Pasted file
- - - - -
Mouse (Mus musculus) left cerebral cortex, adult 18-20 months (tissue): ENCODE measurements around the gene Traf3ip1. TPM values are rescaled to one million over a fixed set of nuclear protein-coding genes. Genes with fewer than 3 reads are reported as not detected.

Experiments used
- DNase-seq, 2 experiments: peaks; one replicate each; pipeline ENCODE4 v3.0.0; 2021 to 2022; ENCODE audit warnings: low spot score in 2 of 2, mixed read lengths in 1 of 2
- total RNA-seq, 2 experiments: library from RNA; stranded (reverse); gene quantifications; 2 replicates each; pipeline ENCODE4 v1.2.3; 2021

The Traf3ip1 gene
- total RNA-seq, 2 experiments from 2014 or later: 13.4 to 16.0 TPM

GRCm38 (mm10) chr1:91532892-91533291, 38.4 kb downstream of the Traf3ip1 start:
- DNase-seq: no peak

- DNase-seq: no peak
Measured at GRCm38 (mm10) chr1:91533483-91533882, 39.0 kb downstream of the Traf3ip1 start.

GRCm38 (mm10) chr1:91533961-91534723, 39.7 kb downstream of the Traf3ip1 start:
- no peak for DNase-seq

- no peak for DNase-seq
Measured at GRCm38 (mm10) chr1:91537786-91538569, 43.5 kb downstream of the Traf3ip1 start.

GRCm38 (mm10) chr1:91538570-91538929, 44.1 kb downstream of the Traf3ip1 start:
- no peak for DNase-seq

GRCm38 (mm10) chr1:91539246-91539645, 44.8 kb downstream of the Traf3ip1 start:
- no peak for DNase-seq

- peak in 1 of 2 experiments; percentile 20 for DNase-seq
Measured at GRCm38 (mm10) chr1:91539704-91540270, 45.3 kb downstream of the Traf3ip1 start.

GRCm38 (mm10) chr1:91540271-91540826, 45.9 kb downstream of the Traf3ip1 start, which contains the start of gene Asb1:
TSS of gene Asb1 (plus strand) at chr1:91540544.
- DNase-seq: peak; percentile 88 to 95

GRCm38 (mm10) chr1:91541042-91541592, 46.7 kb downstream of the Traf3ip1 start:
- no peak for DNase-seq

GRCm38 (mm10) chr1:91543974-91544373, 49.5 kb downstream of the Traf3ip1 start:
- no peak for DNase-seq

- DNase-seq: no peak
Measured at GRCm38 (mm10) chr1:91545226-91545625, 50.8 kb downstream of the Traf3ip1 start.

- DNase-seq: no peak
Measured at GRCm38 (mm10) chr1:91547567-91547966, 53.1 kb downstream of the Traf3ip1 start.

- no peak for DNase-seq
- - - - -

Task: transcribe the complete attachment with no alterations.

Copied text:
Mouse (Mus musculus) left cerebral cortex, adult 18-20 months (tissue): ENCODE measurements around the gene Traf3ip1. TPM values are rescaled to one million over a fixed set of nuclear protein-coding genes. Genes with fewer than 3 reads are reported as not detected.

Experiments used
- DNase-seq, 2 experiments: peaks; one replicate each; pipeline ENCODE4 v3.0.0; 2021 to 2022; ENCODE audit warnings: low spot score in 2 of 2, mixed read lengths in 1 of 2
- total RNA-seq, 2 experiments: library from RNA; stranded (reverse); gene quantifications; 2 replicates each; pipeline ENCODE4 v1.2.3; 2021

The Traf3ip1 gene
- total RNA-seq, 2 experiments from 2014 or later: 13.4 to 16.0 TPM

GRCm38 (mm10) chr1:91532892-91533291, 38.4 kb downstream of the Traf3ip1 start:
- DNase-seq: no peak

- DNase-seq: no peak
Measured at GRCm38 (mm10) chr1:91533483-91533882, 39.0 kb downstream of the Traf3ip1 start.

GRCm38 (mm10) chr1:91533961-91534723, 39.7 kb downstream of the Traf3ip1 start:
- no peak for DNase-seq

- no peak for DNase-seq
Measured at GRCm38 (mm10) chr1:91537786-91538569, 43.5 kb downstream of the Traf3ip1 start.

GRCm38 (mm10) chr1:91538570-91538929, 44.1 kb downstream of the Traf3ip1 start:
- no peak for DNase-seq

GRCm38 (mm10) chr1:91539246-91539645, 44.8 kb downstream of the Traf3ip1 start:
- no peak for DNase-seq

- peak in 1 of 2 experiments; percentile 20 for DNase-seq
Measured at GRCm38 (mm10) chr1:91539704-91540270, 45.3 kb downstream of the Traf3ip1 start.

GRCm38 (mm10) chr1:91540271-91540826, 45.9 kb downstream of the Traf3ip1 start, which contains the start of gene Asb1:
TSS of gene Asb1 (plus strand) at chr1:91540544.
- DNase-seq: peak; percentile 88 to 95

GRCm38 (mm10) chr1:91541042-91541592, 46.7 kb downstream of the Traf3ip1 start:
- no peak for DNase-seq

GRCm38 (mm10) chr1:91543974-91544373, 49.5 kb downstream of the Traf3ip1 start:
- no peak for DNase-seq

- DNase-seq: no peak
Measured at GRCm38 (mm10) chr1:91545226-91545625, 50.8 kb downstream of the Traf3ip1 start.

- DNase-seq: no peak
Measured at GRCm38 (mm10) chr1:91547567-91547966, 53.1 kb downstream of the Traf3ip1 start.

- no peak for DNase-seq